A BALCONY GARDEN

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Well at least the dams are nice and full! One has to focus on the positives at this time of year and I suppose at least we shouldn’t have to endure water restrictions with the amount of rain we’ve had over the last few weeks.

We’re looking forward to a busy summer here at Oasis and have been busy trying to finish off a couple of current projects before getting fully involved in a big project in Plattekloof, which will keep the boys’ busy for a large portion of the rest of the year.

We finally completed a successful project in Camps Bay and some pics will be uploaded shortly. One of the most striking parts of the project has to be the balcony planters, which turned out beautifully.

 

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Quite strenuous work this was in the end. The team spent a good couple of days carting loads of potting soil and drainage stone up to the site in order to bring the boxes up to the required finished level. The boxes had to be thoroughly waterproofed before and filling could be done and then large drainage holes had to be drilled near the base to prevent flooding. As with any planter, drainage is vital and cannot be overlooked. Once the boxes were ready we filled them with a 100mm layer of drainage stone. Just remember that if you’re going to build something similar it is vital that you wrap the stone in a geotextile fabric. This prevents any small stone from clogging up the drainage points and thus causing flooding.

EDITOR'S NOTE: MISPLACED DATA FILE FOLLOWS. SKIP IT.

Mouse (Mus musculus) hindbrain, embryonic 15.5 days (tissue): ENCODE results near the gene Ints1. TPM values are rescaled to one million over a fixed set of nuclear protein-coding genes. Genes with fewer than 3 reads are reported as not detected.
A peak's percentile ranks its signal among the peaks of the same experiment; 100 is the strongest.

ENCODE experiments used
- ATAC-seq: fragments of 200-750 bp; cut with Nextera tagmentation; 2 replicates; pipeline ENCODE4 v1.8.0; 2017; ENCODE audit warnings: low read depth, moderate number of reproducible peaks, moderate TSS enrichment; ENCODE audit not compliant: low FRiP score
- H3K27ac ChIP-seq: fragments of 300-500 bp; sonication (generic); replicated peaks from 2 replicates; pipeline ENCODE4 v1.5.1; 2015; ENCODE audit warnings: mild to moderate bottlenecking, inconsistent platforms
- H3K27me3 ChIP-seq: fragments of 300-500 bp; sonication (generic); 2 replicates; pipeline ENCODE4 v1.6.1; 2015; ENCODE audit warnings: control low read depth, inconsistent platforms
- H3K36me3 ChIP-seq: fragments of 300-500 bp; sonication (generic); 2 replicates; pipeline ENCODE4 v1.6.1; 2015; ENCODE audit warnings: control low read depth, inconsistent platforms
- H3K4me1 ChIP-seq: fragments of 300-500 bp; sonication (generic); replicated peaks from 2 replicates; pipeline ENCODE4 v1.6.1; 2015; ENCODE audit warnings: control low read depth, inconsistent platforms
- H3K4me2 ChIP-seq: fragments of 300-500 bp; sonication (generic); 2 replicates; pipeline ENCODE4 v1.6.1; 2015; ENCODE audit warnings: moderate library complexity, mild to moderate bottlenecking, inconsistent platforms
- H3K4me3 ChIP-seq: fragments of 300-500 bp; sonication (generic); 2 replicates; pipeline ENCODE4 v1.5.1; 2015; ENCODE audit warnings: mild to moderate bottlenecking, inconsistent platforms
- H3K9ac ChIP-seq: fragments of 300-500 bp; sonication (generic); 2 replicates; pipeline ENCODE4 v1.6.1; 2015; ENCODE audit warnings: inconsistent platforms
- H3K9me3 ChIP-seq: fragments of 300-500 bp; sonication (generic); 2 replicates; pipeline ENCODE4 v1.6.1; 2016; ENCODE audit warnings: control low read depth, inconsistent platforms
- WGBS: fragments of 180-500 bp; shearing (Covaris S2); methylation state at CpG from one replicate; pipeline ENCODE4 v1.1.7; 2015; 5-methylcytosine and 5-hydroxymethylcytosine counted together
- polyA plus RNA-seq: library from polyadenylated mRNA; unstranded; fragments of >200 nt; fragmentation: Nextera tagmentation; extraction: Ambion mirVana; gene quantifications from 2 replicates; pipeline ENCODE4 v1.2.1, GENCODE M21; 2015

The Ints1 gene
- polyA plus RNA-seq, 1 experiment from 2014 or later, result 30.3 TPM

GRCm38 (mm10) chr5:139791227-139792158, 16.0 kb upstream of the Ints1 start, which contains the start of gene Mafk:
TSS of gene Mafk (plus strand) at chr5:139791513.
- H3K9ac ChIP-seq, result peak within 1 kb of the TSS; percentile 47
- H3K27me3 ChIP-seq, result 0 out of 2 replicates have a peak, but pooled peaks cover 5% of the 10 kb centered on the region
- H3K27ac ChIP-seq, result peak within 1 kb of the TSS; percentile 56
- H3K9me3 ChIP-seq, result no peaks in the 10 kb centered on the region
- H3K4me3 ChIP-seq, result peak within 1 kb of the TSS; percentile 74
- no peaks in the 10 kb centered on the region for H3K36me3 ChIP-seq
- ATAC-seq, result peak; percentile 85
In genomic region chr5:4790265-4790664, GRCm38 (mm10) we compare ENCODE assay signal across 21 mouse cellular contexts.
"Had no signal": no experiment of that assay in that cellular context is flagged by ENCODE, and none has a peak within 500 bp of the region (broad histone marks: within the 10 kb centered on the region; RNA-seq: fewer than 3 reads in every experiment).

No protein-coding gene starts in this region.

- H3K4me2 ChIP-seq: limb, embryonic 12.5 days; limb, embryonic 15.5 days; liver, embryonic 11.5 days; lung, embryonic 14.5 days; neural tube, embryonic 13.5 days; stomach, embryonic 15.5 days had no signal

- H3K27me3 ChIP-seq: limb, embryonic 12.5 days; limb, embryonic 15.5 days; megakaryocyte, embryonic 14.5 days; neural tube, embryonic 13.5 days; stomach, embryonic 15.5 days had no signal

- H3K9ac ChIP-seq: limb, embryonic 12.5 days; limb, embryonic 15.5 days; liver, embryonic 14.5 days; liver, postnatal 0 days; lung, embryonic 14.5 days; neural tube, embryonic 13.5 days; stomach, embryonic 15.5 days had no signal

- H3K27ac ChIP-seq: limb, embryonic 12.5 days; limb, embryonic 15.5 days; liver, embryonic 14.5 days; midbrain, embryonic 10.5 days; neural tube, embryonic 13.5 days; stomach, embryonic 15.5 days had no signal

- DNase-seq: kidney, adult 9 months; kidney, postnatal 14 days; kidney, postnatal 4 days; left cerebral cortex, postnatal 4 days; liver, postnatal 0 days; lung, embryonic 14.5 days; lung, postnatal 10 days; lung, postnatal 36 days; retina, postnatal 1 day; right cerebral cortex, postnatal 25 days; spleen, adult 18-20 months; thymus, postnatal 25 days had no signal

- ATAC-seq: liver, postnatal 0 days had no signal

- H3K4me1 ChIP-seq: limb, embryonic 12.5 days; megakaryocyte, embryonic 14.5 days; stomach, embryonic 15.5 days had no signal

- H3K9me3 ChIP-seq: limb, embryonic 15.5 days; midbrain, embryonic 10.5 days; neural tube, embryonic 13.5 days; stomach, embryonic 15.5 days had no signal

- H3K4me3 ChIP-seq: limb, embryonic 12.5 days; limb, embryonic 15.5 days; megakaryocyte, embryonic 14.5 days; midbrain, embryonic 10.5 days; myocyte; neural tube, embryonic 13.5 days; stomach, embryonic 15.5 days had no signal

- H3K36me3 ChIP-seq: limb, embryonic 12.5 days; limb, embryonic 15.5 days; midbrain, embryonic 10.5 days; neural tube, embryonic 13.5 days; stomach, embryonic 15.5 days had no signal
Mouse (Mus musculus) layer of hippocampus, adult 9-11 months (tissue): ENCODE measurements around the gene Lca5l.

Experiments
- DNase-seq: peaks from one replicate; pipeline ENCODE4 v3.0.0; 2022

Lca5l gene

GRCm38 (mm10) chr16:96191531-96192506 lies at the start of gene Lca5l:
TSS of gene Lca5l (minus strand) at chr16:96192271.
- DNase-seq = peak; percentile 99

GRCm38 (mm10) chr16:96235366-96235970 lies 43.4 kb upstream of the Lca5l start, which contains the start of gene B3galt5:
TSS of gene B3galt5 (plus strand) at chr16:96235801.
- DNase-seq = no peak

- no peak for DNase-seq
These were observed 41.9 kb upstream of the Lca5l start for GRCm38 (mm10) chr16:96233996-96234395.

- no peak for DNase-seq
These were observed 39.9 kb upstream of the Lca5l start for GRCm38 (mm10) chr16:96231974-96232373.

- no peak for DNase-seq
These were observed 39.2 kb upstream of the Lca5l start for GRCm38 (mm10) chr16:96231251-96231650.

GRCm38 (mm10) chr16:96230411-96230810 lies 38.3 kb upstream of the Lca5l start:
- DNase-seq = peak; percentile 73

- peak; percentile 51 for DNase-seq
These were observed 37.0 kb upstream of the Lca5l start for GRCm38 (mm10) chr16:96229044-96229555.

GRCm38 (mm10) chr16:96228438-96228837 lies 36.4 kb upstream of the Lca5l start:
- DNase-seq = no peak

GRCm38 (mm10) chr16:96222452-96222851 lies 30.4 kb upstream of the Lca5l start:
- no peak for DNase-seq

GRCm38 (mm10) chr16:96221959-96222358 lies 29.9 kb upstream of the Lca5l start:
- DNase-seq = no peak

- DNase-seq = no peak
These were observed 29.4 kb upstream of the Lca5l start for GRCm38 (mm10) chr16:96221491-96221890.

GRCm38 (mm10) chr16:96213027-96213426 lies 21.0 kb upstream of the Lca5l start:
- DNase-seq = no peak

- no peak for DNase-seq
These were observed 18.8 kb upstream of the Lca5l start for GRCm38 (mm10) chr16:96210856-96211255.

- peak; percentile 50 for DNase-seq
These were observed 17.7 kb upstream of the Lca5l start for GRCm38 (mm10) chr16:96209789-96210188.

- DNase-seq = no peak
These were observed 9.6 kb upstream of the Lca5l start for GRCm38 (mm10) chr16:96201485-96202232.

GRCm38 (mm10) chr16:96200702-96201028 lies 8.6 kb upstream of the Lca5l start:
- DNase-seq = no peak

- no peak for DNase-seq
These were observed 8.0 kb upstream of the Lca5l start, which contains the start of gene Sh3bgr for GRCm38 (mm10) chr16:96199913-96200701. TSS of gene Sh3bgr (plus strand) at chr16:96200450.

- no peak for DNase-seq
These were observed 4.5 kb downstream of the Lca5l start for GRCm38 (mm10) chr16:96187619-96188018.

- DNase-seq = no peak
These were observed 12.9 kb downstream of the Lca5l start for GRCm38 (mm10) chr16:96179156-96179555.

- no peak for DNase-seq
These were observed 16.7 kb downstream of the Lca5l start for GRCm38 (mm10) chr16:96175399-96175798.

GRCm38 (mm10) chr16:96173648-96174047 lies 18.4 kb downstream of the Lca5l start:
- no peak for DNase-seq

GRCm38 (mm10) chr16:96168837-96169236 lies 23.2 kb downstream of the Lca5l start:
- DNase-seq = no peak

The next step was to install the irrigation system. This is vital to this application as the planters were covered by the precast slab of the floor above and thus rain water would not be able to get to all parts of the planter box. Which brings me to another point; at this time of year make sure that you don’t stop watering the parts of your garden that are protected from rainfall by the eaves of your house. I have seen the results of this countless times, where people forget to water in these areas due to what would seem like sufficient winter rain.

 

Once the boxes were brought up to the required level and a good amount of compost was added we could begin planting. We chose low-growing species as we didn’t want to impede the beautiful view of the ocean beyond. We also chose to plant in drifts, as this makes such a bold, striking impact and complements the clean-lined, unfussy design of the house. We added slate stone for an aesthetic “pathway” through the garden and voila! Complete. Now we just need to wait for it to fill out.

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